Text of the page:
Given how many people in the last wk have raised their eyebrows and remarked, “aren’t they bad for you?” in response to my “eat eggs” recommendation, I thought I’d set the record straight.
Yes, they are high in fat and cholesterol, both which reside in the yolk.
No, eating the white only is not “better.”
While the yolk is fattening by comparison with the white (5g vs. 0g for a large egg), it also contains 3 of the 6 grams of protein in the egg, along with calcium, copper, zinc, Vitamin E, Omega 3s, riboflavin, Vitamin D, etc. The white alone really only provides protein, and surprise, most of the egg’s sodium. By tossing the yolk entirely, you miss out on the above nutrients which actually work in conjunction with the protein in the white for muscle growth, cell repair and memory function, to mention a few.
While convenient, the packaged whites are actually the worst option. Not only do you lose the important nutrients naturally occurring in the yolk, but also, like any packaged product that has an extended shelf life, you get to consume an additional 115grams of sodium, vegetable gums, phosphates and other preservatives. Some brands do contain traces of the vitamins and nutrients originally in the egg, but they are added in, like cereal, bread and other enriched foods.
My clients know our diet “The Arsenal” is based on simplicity. Eat foods as close to what was growing (fruits, veggies, legumes, nuts) or grazing in the field or swimming in the water (meats and fish) as possible. So, the less-processed items on your menu, the happier your tummy will be. Plus, in this instance, I’m giving you a license to eat something that actually tastes better. Please don’t argue that Egg Beaters and the like taste better…the flavoring is just another on the list of additives anyway.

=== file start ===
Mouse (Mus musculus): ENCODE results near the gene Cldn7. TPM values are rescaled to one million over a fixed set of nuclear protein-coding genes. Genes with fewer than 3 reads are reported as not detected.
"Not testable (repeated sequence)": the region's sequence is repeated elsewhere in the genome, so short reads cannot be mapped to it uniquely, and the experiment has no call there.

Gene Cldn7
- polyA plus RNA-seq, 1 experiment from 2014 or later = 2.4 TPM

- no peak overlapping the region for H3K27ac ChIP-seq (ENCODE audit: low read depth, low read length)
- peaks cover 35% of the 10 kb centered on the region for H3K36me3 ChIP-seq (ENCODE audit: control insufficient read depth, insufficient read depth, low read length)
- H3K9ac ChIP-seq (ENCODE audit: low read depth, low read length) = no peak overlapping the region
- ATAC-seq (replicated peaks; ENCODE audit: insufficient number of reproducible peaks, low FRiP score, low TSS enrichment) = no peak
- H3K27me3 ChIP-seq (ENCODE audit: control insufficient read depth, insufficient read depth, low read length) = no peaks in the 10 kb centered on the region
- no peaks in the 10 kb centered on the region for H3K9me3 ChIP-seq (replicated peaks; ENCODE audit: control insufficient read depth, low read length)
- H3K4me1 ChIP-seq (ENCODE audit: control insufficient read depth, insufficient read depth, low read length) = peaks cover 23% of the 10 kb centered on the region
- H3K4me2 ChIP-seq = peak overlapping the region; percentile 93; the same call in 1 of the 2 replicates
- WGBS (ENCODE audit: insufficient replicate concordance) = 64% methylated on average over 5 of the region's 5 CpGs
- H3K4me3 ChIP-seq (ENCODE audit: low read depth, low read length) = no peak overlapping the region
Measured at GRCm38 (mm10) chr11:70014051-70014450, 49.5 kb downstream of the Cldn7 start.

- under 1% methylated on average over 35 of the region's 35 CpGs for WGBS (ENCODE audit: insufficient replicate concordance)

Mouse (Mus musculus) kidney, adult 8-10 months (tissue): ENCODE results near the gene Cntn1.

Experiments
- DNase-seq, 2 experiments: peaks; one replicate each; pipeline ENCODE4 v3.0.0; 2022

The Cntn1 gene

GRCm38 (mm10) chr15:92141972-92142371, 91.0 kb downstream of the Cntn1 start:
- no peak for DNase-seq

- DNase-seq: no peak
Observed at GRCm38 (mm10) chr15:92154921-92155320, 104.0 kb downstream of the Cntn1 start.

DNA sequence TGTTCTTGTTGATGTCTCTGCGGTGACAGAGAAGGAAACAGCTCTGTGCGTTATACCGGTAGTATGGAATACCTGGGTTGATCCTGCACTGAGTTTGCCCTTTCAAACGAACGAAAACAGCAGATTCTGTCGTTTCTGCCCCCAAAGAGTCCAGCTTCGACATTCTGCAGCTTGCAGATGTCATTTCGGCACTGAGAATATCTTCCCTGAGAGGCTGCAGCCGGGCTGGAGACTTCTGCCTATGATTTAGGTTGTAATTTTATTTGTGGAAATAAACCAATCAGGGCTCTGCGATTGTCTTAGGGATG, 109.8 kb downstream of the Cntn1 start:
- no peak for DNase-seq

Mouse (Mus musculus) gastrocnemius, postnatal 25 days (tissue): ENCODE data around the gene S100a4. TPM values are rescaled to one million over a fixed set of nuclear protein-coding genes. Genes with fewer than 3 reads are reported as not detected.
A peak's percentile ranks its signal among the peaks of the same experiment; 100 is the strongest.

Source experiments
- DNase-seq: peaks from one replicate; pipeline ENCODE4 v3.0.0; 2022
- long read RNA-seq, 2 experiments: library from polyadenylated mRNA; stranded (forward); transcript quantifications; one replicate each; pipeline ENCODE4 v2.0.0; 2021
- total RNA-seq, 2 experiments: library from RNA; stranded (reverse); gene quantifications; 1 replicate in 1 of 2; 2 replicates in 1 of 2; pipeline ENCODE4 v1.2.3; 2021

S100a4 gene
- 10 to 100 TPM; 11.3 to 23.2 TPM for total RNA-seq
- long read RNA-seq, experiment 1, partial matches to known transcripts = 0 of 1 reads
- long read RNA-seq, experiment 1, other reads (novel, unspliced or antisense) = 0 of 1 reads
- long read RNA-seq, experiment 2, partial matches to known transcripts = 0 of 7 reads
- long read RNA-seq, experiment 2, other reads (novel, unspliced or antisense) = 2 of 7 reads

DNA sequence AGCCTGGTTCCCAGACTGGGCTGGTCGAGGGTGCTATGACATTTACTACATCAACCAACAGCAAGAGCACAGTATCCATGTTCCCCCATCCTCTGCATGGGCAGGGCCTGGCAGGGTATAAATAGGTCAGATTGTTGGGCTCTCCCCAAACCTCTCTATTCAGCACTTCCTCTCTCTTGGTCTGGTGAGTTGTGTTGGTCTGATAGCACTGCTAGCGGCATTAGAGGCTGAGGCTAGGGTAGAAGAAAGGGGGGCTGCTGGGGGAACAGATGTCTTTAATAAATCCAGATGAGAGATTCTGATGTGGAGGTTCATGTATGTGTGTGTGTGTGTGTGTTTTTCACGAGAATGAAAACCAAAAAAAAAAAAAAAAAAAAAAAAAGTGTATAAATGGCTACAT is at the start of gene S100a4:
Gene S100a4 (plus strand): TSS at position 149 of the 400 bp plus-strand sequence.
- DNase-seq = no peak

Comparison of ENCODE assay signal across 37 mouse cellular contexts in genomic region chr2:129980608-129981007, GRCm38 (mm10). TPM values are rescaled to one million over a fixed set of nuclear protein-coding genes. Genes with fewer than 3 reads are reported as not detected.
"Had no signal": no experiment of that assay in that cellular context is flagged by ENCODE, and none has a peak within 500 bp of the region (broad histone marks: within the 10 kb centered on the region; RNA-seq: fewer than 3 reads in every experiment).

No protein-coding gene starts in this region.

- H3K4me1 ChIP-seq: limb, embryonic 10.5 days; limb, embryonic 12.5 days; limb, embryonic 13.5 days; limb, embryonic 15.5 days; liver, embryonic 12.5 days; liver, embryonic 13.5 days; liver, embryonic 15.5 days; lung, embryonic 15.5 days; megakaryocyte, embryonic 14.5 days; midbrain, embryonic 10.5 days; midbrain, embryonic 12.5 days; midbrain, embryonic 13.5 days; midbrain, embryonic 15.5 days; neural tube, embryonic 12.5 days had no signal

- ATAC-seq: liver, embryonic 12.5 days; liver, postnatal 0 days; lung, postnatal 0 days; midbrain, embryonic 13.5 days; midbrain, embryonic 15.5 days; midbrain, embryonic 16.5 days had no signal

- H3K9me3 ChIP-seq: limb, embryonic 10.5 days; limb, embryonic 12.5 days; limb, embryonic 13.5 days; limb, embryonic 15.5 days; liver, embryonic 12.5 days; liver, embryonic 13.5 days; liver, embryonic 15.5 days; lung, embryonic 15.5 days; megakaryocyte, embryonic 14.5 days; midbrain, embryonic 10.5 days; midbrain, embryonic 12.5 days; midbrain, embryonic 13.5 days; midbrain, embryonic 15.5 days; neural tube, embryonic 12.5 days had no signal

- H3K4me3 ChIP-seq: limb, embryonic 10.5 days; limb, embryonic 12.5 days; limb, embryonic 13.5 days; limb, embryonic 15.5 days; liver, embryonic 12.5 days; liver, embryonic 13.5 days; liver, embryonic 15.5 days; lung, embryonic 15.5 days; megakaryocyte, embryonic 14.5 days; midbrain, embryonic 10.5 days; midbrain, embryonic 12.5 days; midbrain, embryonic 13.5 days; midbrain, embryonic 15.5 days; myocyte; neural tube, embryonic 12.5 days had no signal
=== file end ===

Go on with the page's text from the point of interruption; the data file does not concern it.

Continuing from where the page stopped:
Regarding cholesterol, instead of getting hung up on the dietary cholesterol listed on food labels, we should be more concerned with monitoring the level of cholesterol in our bloodstream. This measure is more affected by the mix of fats in our diets rather than the cholesterol we intake from food. We’ll chat fats in another entry.
So who wins the egg debate? Here’s my crack at it:
In the interest of limiting daily fat and calories, and keeping an eye on cholesterol, I recommend eating a 2:1 ratio of whites:full egg. Crack 4 eggs in a bowl and remove 2 yolks before scrambling. If you already have your doctor hounding you about high cholesterol or heart disease, you should reduce the ratio to 3:1, removing 3 of the 4 yolks in the former example, and enjoy this omelet no more than 3 times a week.
In addition to maintaining the healthy nutrient content of consuming the full egg, both options taste great and are more satisfying than choking down another egg white omelet, which I can say from my experience as an egg-white-only girl. I’ll shoot you the recipe in a min for my favorite omelet, which is now gaining popularity on the left coast too.